Some who have advocated for a greater focus on the views of intended beneficiaries assert that nonprofits do not prioritize this focus today. In the Chronicle of Philanthropy, Water for People CEO Ned Breslin writes, “Unfortunately, this hunger for customer feedback hasn’t caught on in the nonprofit world.”6 Others have suggested that nonprofit leaders do seek to understand the perspective of intended beneficiaries but are inhibited by various constraints in their ability to gather quality feedback and use it to improve.7
   

Research Questions

Given the differing views, we wanted to understand:
What is the state of practice among nonprofits? Are organizations gathering feedback from intended beneficiaries and using it to drive improvement?
We were also interested in understanding nonprofit leaders’ views on the role that foundations play when it comes to hearing from—and understanding—those whom their grantees seek to serve.
How well do nonprofit leaders believe their foundation funders understand their beneficiaries and take into account their needs when setting funding priorities and strategies?
What are the characteristics of those foundations that nonprofit leaders judge to have a better understanding of the needs of intended beneficiaries?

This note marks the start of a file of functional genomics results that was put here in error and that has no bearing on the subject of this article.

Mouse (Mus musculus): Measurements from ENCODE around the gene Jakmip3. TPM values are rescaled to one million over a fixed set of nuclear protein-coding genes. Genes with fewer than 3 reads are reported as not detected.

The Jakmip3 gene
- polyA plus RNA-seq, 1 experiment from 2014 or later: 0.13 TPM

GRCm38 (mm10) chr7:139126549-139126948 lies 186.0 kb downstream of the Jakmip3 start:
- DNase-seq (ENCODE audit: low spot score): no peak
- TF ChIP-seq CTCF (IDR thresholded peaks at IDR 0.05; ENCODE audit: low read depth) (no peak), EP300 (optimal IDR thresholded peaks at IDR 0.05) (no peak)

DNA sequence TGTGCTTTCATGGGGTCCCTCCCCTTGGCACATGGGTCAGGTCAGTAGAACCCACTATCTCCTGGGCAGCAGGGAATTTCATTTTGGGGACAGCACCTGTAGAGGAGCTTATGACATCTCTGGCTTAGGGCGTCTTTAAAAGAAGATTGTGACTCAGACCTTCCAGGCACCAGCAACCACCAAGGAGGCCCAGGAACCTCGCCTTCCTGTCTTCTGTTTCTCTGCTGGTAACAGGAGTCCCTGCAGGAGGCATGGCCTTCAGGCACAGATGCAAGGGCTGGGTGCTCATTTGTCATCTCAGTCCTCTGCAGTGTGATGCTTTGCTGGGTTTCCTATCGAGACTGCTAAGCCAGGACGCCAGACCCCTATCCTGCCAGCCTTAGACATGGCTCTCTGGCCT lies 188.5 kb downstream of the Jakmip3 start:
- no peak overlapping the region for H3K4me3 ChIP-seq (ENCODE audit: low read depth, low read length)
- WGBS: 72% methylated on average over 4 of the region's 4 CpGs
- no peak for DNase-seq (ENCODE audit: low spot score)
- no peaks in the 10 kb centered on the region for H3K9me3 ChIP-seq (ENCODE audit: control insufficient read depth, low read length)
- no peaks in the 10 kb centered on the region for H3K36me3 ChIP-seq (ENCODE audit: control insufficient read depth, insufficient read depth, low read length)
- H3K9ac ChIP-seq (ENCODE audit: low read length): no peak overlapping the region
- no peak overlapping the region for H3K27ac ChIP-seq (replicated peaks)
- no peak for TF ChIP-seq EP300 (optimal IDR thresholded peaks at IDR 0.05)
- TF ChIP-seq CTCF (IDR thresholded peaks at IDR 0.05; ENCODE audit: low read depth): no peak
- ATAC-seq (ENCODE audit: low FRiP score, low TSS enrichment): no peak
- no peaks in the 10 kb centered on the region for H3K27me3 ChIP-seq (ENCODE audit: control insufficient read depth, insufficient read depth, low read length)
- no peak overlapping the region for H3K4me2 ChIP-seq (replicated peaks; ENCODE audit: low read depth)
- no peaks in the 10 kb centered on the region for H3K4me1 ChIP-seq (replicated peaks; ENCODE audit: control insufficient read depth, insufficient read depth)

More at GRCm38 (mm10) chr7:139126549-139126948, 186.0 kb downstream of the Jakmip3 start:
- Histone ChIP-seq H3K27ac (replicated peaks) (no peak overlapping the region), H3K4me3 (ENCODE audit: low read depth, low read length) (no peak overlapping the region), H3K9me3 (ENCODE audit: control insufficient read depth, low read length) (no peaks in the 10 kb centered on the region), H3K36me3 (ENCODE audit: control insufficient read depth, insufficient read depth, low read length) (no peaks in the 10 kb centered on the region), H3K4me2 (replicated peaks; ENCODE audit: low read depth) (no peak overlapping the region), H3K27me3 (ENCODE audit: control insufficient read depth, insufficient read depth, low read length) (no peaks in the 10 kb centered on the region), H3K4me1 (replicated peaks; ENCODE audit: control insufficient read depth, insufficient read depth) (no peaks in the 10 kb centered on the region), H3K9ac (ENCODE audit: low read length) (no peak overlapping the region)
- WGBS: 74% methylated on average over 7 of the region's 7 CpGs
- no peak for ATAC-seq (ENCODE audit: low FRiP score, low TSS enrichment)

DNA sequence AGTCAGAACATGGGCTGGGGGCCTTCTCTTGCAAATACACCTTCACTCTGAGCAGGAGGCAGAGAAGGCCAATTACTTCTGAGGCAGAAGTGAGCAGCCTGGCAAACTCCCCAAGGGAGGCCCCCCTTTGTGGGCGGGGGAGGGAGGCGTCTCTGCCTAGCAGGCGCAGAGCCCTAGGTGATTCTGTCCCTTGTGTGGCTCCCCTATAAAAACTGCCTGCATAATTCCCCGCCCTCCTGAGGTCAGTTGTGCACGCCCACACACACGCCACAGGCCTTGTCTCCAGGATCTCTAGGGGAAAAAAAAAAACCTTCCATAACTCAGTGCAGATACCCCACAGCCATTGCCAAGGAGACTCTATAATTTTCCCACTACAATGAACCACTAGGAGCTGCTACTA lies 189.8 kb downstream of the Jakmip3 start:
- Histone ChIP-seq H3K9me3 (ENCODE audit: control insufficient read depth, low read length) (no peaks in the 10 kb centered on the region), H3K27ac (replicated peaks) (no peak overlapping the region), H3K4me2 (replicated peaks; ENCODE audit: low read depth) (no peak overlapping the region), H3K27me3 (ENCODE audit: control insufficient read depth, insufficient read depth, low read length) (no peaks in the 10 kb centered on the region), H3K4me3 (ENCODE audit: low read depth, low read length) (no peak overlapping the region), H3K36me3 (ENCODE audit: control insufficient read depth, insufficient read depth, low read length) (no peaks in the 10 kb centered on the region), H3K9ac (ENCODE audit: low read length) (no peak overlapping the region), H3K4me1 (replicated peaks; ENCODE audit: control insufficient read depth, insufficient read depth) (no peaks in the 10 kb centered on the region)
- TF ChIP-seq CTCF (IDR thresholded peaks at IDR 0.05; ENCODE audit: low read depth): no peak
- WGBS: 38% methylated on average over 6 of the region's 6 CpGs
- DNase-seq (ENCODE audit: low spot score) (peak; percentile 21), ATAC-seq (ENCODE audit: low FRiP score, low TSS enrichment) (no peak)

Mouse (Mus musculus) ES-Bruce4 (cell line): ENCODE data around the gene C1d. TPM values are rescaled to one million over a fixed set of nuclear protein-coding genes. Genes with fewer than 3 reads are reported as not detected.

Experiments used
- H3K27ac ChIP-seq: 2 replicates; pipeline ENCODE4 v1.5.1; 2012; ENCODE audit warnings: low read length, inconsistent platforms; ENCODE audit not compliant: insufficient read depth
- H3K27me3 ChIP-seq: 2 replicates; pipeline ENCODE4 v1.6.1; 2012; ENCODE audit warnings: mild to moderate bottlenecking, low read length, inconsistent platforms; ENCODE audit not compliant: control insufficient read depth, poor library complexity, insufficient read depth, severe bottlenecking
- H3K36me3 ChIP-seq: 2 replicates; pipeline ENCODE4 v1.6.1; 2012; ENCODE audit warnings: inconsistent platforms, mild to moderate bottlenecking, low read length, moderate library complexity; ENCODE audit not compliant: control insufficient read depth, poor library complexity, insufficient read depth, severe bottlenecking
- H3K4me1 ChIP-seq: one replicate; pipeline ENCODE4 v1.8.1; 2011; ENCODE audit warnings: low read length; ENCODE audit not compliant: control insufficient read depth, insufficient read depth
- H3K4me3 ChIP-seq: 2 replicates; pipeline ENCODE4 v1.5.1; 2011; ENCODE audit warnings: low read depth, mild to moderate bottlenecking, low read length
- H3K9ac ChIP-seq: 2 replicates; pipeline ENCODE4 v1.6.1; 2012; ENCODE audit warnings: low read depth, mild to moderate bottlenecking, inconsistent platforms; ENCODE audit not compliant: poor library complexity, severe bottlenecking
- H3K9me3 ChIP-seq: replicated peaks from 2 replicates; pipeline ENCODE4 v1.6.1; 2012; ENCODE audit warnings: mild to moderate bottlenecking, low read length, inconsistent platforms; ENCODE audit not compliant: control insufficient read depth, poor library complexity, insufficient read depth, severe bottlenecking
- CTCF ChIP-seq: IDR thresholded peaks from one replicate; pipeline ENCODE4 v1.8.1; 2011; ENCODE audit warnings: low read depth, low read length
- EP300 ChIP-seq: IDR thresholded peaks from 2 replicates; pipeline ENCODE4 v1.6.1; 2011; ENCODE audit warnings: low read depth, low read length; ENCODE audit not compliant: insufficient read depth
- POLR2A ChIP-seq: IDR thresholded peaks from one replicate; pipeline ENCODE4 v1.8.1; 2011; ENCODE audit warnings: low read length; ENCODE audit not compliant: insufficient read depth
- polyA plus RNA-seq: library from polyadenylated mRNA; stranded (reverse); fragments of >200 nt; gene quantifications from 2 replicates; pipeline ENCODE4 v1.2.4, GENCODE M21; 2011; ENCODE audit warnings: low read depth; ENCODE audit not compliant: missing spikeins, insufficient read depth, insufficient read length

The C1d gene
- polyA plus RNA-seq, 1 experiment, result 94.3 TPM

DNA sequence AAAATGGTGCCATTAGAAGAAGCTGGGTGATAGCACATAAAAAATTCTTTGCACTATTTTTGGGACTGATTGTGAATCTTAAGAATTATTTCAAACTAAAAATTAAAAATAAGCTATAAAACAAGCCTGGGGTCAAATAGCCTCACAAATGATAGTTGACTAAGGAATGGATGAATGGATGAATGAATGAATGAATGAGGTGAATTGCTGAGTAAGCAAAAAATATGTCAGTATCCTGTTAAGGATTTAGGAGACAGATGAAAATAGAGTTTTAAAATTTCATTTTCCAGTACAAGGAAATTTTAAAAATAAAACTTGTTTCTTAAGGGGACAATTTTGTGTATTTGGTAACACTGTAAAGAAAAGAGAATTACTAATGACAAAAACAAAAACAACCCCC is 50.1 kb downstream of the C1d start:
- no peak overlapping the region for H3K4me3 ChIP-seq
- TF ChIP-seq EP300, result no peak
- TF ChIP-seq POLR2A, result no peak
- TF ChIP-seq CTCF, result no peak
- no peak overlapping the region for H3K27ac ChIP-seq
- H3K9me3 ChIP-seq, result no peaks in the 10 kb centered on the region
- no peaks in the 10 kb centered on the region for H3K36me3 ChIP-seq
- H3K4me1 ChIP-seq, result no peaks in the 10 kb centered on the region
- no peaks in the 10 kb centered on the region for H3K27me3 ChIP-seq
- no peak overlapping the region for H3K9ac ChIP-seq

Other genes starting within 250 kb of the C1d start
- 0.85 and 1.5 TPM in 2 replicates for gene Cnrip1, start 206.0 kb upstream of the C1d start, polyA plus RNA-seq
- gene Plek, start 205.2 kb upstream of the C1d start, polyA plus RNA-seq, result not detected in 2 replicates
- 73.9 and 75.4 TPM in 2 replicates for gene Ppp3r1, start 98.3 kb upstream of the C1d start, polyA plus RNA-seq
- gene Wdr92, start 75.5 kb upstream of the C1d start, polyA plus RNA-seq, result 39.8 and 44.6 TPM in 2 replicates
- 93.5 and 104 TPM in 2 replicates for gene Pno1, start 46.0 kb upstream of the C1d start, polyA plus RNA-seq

Findings

1Most nonprofits are collecting and using feedback from their beneficiaries to improve their programs and services.
2Nonprofit leaders believe most of their foundation funders lack a deep understanding of their intended beneficiaries’ needs—and they believe this lack of understanding is reflected in foundations’ funding priorities and programmatic strategies.
3Nonprofit leaders say the foundations that best understand their organizations’ intended beneficiaries’ needs actively engage with their organizations and their work; are humble, open, and collaborative in their approach; or are deeply connected to the issues or communities.

Finding One

Most nonprofits are collecting and using feedback from their beneficiaries to improve their programs and services.

Collecting beneficiary feedback is a widespread practice at nonprofit organizations in our sample.
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Nonprofits are using a variety of methods to solicit feedback from beneficiaries—the typical nonprofit uses three types of methods.